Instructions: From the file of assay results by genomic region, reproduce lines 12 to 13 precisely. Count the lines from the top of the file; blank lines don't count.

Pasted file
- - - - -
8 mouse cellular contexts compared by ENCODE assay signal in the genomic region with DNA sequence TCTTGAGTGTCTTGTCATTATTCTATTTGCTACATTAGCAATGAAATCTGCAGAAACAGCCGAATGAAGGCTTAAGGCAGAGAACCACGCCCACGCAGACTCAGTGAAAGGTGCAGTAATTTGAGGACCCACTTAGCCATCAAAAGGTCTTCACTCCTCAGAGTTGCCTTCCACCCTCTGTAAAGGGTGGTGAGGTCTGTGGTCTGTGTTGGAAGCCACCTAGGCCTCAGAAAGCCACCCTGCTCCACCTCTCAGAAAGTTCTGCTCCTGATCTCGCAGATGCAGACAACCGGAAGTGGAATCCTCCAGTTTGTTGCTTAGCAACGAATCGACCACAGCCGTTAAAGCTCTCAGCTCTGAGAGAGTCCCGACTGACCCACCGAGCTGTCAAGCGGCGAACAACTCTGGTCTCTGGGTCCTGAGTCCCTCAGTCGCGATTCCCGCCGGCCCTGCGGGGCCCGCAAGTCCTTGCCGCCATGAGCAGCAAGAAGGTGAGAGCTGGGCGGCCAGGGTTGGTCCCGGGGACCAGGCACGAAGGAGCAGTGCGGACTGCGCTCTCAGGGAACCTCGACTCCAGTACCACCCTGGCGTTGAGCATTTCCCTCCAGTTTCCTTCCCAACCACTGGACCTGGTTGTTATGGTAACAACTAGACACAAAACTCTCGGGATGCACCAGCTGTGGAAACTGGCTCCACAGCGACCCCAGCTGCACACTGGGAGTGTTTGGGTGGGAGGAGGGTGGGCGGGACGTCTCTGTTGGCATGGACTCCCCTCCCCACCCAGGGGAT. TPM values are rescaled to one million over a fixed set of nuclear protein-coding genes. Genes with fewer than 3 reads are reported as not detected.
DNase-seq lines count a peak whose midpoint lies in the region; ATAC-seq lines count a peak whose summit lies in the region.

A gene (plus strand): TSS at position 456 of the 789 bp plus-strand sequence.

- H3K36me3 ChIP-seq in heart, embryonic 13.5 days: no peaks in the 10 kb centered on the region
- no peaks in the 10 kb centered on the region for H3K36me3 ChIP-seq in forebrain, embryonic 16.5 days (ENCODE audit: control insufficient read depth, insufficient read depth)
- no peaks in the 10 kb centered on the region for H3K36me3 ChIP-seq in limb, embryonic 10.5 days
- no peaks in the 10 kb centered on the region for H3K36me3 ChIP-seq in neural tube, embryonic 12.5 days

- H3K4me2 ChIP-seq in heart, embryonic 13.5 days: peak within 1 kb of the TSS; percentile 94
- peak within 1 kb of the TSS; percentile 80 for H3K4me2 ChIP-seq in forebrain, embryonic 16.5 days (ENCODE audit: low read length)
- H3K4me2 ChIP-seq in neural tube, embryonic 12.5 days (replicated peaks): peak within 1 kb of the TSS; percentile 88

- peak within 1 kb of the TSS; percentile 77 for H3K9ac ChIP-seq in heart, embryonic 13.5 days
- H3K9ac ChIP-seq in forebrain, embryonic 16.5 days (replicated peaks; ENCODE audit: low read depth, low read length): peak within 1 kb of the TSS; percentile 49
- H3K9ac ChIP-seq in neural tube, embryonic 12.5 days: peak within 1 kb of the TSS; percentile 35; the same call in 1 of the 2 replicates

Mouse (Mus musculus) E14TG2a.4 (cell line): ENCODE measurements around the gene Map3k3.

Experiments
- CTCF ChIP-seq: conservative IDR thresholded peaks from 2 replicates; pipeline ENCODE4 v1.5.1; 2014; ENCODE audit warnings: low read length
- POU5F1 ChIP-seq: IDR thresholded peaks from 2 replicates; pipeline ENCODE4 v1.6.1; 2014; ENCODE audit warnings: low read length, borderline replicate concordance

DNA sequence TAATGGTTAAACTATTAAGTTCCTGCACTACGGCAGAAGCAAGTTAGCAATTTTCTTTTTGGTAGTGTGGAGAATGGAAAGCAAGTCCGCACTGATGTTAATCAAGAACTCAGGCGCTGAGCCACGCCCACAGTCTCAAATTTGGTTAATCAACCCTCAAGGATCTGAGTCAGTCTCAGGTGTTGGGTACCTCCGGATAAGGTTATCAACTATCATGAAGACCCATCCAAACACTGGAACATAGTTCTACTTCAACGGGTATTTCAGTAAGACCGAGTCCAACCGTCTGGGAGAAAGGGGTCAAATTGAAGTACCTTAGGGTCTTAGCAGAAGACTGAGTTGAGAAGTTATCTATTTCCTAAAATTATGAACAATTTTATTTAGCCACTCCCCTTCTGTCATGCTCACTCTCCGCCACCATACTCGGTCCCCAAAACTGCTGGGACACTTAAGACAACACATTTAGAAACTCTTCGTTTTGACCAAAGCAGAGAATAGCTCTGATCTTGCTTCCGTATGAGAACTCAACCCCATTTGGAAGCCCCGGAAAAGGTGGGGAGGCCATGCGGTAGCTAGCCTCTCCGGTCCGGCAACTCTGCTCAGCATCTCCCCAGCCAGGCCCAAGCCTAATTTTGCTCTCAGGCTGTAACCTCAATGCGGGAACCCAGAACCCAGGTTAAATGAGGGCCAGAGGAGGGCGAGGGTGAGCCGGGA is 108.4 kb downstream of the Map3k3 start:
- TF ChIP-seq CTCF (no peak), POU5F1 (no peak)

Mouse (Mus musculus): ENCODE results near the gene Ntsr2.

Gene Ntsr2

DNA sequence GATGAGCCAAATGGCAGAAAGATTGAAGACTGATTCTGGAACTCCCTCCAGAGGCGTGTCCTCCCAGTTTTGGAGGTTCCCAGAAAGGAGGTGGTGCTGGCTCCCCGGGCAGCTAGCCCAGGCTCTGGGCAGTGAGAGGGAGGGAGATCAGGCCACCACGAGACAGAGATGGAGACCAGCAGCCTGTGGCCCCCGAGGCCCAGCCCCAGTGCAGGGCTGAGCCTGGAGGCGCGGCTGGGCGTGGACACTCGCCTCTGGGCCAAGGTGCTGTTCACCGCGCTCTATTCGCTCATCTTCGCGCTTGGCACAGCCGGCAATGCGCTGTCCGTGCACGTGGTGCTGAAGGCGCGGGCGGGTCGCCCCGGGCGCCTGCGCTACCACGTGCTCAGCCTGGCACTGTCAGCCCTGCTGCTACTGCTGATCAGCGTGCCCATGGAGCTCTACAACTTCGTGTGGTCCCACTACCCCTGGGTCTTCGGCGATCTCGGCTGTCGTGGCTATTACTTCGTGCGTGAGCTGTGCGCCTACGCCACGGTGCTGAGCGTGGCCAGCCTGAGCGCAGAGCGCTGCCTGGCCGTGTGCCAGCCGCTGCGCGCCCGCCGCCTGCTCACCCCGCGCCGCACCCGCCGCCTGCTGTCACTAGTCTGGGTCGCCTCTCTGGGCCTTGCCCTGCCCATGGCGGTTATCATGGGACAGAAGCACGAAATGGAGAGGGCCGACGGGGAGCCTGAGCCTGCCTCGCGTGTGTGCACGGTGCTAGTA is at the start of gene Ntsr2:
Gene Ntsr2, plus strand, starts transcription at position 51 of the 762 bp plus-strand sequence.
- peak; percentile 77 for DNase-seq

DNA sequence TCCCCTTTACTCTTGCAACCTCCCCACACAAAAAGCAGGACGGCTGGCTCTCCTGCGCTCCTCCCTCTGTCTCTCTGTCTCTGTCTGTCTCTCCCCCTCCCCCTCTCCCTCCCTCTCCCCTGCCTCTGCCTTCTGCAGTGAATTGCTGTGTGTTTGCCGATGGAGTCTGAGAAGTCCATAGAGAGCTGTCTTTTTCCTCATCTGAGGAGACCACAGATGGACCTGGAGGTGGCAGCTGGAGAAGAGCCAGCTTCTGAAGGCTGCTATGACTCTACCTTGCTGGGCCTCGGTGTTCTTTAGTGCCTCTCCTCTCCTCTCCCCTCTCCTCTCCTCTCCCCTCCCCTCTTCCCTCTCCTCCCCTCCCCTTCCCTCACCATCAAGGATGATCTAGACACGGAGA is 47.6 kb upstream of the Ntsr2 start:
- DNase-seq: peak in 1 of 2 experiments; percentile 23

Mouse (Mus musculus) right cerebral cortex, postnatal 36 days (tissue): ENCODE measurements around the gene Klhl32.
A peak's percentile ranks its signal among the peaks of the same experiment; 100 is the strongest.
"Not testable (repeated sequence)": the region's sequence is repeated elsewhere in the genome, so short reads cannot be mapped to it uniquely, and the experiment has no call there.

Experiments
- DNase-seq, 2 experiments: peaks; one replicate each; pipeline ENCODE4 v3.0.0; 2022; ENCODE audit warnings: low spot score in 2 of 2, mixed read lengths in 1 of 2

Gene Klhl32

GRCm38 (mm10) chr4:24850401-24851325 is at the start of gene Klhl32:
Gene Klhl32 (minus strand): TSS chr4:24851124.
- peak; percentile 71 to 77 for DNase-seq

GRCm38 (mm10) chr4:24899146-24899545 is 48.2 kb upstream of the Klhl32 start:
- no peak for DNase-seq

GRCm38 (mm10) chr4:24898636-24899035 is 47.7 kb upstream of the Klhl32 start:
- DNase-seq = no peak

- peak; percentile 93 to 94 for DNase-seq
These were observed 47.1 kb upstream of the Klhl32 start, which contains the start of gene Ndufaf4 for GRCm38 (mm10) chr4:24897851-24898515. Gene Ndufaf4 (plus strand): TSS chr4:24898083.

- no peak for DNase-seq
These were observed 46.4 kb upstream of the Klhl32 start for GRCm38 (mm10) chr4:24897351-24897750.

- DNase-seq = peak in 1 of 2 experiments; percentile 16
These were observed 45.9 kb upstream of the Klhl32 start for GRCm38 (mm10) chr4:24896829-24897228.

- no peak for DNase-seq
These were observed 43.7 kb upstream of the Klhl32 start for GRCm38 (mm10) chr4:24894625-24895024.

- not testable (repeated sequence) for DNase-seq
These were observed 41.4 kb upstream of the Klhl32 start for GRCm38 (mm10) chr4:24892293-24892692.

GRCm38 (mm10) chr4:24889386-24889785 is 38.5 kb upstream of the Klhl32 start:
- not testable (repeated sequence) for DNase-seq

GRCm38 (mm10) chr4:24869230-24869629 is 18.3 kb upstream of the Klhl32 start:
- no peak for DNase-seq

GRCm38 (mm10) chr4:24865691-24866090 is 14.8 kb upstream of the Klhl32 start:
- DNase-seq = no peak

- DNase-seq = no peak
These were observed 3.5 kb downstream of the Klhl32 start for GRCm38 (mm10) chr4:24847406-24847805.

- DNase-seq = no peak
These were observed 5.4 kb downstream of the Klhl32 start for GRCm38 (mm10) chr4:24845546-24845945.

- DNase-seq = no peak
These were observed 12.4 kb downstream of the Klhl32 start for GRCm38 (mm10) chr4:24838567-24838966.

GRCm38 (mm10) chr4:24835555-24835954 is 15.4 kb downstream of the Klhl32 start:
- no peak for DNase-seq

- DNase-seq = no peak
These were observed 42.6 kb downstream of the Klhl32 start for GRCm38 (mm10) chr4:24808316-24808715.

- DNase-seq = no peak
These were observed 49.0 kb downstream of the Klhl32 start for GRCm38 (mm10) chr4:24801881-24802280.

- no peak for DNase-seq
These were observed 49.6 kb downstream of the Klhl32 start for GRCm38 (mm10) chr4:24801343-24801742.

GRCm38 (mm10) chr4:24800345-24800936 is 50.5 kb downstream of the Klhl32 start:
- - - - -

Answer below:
- H3K9ac ChIP-seq in forebrain, embryonic 16.5 days (replicated peaks; ENCODE audit: low read depth, low read length): peak within 1 kb of the TSS; percentile 49
- H3K9ac ChIP-seq in neural tube, embryonic 12.5 days: peak within 1 kb of the TSS; percentile 35; the same call in 1 of the 2 replicates